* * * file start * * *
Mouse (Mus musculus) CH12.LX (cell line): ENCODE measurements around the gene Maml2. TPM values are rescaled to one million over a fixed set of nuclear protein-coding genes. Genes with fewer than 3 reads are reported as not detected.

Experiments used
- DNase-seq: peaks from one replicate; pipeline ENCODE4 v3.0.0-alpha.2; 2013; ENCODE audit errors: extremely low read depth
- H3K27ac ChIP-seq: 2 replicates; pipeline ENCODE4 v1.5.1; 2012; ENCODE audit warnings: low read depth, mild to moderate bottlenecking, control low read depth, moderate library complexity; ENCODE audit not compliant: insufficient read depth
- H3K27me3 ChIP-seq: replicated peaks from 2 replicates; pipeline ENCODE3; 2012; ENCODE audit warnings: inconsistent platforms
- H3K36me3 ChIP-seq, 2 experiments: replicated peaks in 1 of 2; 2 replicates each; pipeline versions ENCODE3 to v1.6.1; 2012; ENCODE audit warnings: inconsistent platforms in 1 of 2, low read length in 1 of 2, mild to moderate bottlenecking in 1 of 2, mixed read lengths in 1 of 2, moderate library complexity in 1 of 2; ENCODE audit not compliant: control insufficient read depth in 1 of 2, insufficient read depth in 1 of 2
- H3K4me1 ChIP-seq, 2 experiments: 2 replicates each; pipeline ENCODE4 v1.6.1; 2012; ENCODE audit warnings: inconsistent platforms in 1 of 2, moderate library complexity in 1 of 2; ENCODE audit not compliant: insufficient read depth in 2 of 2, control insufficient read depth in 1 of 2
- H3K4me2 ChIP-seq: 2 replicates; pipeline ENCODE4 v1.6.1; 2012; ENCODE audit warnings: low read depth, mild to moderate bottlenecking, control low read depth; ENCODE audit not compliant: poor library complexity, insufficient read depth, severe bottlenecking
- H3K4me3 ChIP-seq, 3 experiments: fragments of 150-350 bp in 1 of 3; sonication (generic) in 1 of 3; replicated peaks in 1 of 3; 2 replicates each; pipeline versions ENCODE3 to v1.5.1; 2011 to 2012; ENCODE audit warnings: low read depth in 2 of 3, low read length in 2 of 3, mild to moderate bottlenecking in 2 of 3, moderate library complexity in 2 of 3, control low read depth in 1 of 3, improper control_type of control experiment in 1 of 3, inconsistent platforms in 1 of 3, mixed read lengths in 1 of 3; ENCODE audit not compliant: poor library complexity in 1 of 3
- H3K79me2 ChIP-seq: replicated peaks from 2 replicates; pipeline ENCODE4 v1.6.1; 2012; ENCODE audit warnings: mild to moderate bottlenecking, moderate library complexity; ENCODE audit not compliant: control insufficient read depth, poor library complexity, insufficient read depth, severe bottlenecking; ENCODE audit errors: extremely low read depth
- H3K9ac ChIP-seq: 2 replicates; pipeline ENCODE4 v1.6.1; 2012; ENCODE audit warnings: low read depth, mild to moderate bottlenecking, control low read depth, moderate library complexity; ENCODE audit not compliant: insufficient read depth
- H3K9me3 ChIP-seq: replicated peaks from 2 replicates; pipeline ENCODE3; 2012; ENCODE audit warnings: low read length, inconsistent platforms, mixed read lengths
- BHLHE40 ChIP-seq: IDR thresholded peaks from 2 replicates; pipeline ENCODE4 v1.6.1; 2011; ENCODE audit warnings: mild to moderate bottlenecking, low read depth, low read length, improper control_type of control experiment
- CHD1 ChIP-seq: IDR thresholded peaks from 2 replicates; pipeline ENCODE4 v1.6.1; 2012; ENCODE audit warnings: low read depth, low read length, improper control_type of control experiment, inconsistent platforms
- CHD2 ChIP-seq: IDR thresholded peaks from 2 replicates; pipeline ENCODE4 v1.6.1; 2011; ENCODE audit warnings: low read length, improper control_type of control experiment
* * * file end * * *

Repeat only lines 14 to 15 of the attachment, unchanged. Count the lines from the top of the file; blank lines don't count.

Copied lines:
- CHD1 ChIP-seq: IDR thresholded peaks from 2 replicates; pipeline ENCODE4 v1.6.1; 2012; ENCODE audit warnings: low read depth, low read length, improper control_type of control experiment, inconsistent platforms
- CHD2 ChIP-seq: IDR thresholded peaks from 2 replicates; pipeline ENCODE4 v1.6.1; 2011; ENCODE audit warnings: low read length, improper control_type of control experiment